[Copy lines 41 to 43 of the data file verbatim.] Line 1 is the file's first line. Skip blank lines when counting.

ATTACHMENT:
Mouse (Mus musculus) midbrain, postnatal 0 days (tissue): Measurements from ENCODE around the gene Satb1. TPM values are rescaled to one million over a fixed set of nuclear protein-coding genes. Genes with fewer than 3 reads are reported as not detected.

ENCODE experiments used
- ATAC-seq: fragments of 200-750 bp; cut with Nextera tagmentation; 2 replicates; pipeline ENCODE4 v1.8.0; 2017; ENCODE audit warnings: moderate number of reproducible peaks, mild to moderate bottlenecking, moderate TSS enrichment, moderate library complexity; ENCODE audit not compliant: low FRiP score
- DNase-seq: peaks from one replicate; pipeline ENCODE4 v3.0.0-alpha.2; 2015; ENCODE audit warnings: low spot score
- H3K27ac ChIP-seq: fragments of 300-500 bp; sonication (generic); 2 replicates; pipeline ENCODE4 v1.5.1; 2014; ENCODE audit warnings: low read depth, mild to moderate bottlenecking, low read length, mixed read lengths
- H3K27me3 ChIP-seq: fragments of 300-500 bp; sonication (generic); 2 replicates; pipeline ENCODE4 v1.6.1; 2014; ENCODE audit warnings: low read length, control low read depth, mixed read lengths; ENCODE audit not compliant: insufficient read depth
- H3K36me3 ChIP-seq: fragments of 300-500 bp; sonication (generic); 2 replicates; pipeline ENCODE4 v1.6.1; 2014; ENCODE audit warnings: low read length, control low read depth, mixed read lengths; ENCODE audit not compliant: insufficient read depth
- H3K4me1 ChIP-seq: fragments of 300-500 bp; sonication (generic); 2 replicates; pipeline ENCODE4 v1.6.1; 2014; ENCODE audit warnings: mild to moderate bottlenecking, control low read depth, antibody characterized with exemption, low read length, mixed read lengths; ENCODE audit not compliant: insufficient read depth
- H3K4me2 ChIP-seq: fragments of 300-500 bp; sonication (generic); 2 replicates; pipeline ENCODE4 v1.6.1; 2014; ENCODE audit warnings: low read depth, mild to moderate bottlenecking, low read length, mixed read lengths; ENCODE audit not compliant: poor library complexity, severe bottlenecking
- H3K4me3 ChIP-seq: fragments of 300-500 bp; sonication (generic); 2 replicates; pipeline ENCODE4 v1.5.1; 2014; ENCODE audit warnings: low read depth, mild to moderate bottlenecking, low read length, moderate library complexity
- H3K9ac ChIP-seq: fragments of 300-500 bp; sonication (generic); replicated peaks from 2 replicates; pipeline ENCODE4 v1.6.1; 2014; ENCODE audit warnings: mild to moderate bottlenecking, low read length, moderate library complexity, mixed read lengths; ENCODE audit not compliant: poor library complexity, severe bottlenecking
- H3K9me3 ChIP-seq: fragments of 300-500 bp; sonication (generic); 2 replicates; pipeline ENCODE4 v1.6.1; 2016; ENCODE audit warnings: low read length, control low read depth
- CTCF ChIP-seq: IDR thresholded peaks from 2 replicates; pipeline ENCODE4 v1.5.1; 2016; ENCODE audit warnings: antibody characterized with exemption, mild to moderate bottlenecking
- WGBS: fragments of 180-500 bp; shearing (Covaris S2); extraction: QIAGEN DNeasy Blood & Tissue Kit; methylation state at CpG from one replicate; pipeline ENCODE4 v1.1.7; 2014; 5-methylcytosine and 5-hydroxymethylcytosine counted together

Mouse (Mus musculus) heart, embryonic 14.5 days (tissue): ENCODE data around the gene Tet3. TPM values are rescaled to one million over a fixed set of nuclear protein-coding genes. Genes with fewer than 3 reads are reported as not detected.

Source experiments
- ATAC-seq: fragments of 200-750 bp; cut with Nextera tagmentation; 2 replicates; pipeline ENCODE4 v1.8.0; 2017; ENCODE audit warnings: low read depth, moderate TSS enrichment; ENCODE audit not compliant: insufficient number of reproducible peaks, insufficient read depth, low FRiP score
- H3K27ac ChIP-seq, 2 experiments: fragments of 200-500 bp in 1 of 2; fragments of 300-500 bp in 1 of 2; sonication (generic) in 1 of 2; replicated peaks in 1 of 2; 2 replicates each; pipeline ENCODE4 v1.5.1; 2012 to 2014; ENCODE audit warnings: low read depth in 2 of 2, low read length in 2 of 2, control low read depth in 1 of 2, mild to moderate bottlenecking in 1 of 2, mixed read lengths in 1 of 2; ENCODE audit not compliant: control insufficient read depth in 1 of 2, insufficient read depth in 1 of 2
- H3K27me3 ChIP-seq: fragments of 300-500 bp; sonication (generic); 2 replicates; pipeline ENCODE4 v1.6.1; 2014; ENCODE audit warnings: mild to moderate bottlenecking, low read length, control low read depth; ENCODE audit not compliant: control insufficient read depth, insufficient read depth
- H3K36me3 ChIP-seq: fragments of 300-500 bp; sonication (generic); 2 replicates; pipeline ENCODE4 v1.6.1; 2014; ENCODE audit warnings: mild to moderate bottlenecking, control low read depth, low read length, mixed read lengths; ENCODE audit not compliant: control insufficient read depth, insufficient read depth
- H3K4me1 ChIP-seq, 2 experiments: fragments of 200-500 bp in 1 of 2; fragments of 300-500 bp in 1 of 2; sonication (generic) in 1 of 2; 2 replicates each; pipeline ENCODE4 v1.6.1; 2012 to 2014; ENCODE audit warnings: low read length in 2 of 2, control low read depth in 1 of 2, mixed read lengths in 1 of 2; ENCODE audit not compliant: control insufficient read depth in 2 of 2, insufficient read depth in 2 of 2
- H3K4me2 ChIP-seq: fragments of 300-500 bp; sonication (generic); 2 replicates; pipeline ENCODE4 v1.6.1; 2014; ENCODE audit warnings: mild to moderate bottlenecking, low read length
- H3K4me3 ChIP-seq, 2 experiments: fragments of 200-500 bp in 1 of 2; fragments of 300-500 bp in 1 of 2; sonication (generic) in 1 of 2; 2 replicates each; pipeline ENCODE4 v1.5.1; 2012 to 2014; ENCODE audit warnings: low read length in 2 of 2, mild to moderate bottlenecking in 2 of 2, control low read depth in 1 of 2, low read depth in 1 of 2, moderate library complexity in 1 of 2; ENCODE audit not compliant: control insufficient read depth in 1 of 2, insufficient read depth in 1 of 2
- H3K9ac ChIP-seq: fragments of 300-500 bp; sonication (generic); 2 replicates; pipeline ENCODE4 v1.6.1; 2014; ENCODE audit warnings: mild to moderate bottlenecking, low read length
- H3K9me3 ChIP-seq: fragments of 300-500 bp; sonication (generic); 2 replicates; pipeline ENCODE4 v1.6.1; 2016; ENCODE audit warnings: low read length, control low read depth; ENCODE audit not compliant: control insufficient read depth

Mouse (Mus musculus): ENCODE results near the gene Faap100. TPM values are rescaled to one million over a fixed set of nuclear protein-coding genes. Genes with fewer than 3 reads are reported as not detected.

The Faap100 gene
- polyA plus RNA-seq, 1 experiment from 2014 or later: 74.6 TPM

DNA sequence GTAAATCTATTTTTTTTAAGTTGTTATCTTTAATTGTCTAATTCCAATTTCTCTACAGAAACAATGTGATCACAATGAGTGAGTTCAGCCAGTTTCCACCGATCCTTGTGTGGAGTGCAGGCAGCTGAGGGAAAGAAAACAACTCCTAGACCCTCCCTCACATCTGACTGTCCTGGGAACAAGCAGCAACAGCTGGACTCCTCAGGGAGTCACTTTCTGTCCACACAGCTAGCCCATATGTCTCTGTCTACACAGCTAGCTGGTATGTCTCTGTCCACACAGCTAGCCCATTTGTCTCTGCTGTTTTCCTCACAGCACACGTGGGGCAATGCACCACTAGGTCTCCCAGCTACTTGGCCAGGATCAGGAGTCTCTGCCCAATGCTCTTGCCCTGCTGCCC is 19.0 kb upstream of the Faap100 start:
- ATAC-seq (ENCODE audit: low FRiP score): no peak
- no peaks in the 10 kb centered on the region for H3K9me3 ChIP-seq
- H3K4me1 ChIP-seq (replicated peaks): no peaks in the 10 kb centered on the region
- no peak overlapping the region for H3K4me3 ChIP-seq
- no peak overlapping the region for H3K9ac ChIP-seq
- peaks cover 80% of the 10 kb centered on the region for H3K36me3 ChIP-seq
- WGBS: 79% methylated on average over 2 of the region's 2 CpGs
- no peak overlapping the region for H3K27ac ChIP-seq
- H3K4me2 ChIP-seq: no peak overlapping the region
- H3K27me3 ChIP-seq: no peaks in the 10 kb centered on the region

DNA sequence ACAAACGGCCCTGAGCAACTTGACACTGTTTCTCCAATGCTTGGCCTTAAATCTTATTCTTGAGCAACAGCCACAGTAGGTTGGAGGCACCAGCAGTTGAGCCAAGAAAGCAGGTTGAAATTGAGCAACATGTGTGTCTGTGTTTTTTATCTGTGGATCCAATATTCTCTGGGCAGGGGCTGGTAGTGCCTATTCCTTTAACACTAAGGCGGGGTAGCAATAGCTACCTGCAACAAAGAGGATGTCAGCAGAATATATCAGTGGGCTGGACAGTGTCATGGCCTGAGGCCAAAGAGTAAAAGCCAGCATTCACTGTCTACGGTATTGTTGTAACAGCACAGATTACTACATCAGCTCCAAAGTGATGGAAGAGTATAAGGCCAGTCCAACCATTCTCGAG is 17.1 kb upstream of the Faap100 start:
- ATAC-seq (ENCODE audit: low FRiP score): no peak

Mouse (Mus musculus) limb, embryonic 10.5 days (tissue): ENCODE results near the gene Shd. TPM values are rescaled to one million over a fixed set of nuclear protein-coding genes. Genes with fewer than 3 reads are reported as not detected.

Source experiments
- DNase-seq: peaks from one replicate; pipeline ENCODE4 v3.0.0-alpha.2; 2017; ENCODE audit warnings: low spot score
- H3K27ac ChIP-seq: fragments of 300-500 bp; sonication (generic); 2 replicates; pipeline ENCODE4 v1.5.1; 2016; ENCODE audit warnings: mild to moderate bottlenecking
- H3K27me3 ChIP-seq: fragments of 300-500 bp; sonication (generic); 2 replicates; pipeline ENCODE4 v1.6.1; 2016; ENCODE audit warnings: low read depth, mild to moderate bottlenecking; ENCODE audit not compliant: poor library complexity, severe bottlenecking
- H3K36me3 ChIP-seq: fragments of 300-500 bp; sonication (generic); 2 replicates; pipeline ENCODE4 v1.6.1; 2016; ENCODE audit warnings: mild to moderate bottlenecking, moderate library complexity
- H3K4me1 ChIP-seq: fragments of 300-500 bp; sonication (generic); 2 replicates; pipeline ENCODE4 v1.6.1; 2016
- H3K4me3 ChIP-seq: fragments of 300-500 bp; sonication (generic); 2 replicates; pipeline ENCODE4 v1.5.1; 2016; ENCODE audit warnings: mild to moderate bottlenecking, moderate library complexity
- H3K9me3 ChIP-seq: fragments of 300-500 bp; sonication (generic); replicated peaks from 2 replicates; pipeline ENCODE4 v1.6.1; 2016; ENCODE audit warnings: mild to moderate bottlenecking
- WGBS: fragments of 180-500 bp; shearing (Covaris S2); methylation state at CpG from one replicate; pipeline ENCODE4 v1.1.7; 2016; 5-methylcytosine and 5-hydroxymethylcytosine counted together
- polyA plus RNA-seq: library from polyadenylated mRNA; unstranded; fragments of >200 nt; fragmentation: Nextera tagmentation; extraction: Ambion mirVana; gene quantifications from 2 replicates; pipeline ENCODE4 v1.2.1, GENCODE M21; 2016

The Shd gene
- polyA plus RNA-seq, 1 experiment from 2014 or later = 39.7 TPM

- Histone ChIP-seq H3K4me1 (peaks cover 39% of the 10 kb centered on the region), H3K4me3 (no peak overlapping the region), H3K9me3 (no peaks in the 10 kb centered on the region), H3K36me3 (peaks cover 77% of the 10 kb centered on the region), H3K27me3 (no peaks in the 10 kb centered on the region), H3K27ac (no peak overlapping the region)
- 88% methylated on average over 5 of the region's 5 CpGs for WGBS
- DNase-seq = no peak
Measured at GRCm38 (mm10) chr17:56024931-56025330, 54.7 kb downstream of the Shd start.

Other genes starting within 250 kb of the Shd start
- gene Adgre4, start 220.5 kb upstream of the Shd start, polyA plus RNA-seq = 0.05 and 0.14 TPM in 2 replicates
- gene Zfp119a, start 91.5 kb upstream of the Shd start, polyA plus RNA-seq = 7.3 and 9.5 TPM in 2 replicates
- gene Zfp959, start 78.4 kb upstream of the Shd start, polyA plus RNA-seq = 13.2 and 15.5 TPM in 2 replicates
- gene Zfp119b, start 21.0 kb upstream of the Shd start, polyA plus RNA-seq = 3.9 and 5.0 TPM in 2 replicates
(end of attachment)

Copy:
- ATAC-seq (ENCODE audit: low FRiP score): no peak

Mouse (Mus musculus) limb, embryonic 10.5 days (tissue): ENCODE results near the gene Shd. TPM values are rescaled to one million over a fixed set of nuclear protein-coding genes. Genes with fewer than 3 reads are reported as not detected.

Source experiments